| 12.5°C Dublin

Close

Premium

A source of joy and insight: Why we're writing pandemic poems

What is the one thing that makes you feel better in a crisis? For many of us, the answer is poetry; especially if it's our own, says Chrissie Russell

Close

Writing on the wall: A Seamus Heaney quote in Sandycove. Photo: Steve Humphreys

Writing on the wall: A Seamus Heaney quote in Sandycove. Photo: Steve Humphreys

Writing on the wall: A Seamus Heaney quote in Sandycove. Photo: Steve Humphreys

If there's one line that has become the unofficial mantra for getting through lockdown, it's Seamus Heaney's quote: "It we can winter this one out, we can summer anywhere."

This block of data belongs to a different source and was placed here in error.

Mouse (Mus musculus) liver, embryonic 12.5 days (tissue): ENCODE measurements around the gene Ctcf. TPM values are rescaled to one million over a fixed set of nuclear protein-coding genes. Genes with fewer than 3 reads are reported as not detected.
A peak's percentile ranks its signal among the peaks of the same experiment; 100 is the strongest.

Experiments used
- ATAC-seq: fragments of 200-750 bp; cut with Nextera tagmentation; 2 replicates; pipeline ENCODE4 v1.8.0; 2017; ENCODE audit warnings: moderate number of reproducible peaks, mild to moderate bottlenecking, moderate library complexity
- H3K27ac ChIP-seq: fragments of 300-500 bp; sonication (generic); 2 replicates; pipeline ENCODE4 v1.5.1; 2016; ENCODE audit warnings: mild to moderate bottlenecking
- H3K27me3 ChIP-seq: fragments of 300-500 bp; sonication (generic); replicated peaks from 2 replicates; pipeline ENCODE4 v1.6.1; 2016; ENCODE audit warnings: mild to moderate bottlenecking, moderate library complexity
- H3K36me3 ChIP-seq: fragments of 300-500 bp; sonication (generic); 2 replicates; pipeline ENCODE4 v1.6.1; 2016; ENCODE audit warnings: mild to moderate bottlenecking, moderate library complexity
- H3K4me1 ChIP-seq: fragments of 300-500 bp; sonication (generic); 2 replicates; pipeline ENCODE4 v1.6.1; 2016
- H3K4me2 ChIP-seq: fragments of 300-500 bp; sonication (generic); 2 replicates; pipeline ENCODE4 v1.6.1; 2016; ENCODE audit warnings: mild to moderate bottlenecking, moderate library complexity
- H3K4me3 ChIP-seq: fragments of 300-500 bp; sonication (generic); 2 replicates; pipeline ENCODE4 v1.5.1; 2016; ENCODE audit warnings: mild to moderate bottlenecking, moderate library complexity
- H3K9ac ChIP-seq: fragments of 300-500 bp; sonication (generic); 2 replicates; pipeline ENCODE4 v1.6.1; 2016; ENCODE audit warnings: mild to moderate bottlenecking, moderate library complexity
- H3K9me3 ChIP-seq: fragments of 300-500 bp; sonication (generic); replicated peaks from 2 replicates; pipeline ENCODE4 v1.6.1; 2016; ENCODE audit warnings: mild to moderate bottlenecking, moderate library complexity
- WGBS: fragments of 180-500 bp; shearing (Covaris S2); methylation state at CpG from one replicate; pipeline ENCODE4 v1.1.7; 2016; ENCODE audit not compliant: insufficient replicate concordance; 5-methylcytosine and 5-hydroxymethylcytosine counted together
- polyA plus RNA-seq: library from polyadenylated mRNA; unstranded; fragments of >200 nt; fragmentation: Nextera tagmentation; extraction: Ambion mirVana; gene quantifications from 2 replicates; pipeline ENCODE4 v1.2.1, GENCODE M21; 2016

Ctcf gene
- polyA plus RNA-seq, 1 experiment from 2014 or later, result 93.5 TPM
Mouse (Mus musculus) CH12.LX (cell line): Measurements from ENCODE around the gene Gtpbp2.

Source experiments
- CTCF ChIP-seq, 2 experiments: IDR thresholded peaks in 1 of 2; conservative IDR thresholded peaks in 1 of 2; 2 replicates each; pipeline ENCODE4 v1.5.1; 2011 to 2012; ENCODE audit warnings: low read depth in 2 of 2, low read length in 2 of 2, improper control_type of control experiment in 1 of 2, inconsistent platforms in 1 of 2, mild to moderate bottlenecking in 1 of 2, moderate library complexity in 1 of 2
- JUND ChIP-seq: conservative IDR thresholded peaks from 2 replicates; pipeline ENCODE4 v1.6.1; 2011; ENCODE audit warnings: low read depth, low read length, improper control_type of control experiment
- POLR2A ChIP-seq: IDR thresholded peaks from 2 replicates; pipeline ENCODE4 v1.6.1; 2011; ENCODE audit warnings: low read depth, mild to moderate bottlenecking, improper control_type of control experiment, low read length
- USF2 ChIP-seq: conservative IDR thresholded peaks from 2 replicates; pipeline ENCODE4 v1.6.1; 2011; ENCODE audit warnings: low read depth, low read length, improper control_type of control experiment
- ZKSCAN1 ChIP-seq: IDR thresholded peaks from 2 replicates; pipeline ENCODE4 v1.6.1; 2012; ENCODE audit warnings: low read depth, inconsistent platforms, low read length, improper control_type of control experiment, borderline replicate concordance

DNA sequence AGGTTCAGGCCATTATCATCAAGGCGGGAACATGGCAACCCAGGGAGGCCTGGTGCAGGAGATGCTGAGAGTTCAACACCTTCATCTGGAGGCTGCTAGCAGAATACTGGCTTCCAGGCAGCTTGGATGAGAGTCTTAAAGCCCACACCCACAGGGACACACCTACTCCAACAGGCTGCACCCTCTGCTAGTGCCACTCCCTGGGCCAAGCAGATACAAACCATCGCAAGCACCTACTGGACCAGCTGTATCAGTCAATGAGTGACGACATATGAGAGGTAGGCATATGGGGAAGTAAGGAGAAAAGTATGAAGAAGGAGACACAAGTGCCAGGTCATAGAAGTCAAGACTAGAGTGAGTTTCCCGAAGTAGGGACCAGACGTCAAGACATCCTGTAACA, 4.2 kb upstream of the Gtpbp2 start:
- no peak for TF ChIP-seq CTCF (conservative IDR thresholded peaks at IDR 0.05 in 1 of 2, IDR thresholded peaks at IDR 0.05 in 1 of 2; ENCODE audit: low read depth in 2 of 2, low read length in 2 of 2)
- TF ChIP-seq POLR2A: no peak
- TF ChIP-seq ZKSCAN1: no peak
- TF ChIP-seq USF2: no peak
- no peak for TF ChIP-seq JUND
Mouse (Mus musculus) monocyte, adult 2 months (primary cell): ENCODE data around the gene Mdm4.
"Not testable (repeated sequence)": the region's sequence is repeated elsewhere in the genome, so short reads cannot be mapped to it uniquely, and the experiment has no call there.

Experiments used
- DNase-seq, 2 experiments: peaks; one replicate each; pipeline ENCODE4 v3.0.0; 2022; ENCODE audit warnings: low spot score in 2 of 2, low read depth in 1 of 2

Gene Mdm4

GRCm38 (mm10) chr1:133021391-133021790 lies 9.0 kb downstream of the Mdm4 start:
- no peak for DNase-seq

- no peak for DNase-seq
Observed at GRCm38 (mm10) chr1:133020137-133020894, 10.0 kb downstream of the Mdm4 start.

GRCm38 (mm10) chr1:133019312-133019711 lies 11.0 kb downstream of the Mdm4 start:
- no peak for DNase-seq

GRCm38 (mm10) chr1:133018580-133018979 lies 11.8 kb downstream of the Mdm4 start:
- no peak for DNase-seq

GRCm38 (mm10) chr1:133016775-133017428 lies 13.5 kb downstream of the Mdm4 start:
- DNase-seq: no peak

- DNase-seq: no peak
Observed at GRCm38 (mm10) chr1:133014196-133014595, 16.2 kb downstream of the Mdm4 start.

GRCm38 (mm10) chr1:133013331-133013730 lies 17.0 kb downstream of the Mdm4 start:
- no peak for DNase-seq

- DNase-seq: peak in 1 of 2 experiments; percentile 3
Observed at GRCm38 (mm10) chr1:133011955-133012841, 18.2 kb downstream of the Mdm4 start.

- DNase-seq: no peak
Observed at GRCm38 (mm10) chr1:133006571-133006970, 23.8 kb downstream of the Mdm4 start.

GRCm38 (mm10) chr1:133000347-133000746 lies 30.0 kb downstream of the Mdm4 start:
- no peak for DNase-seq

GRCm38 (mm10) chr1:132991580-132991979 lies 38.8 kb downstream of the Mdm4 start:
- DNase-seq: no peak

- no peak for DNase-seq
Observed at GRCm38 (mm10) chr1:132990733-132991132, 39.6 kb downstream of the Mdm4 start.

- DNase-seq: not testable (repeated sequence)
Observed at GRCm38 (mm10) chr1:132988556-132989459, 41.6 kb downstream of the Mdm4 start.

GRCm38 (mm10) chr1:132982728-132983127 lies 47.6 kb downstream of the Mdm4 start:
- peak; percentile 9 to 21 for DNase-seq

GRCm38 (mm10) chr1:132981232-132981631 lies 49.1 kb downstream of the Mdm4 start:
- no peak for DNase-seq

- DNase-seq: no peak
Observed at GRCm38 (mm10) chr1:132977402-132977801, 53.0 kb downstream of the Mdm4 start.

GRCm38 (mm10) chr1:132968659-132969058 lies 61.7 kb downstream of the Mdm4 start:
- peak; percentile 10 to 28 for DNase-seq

The poet's quote (though interestingly it doesn't actually come from one of his poems) has popped up everywhere over the last month - scrawled on walls and shared thousands of times on social media.

Accompanied by a laughing face and glass of wine emoji, my mam recently forwarded me a pandemic poem for the OAPs written by Jan Beaumont called Let's All Drink to Lockdown that's been popular in her circle. While at the other end of the age-range, rhymes scrawled in children's handwriting and their innocent observations of life in lockdown have been showered in 'likes' when shared by proud mams and dads on social media. We've even had Derek Mahon's Everything Will Be Alright played at the end of the RTÉ Six One News.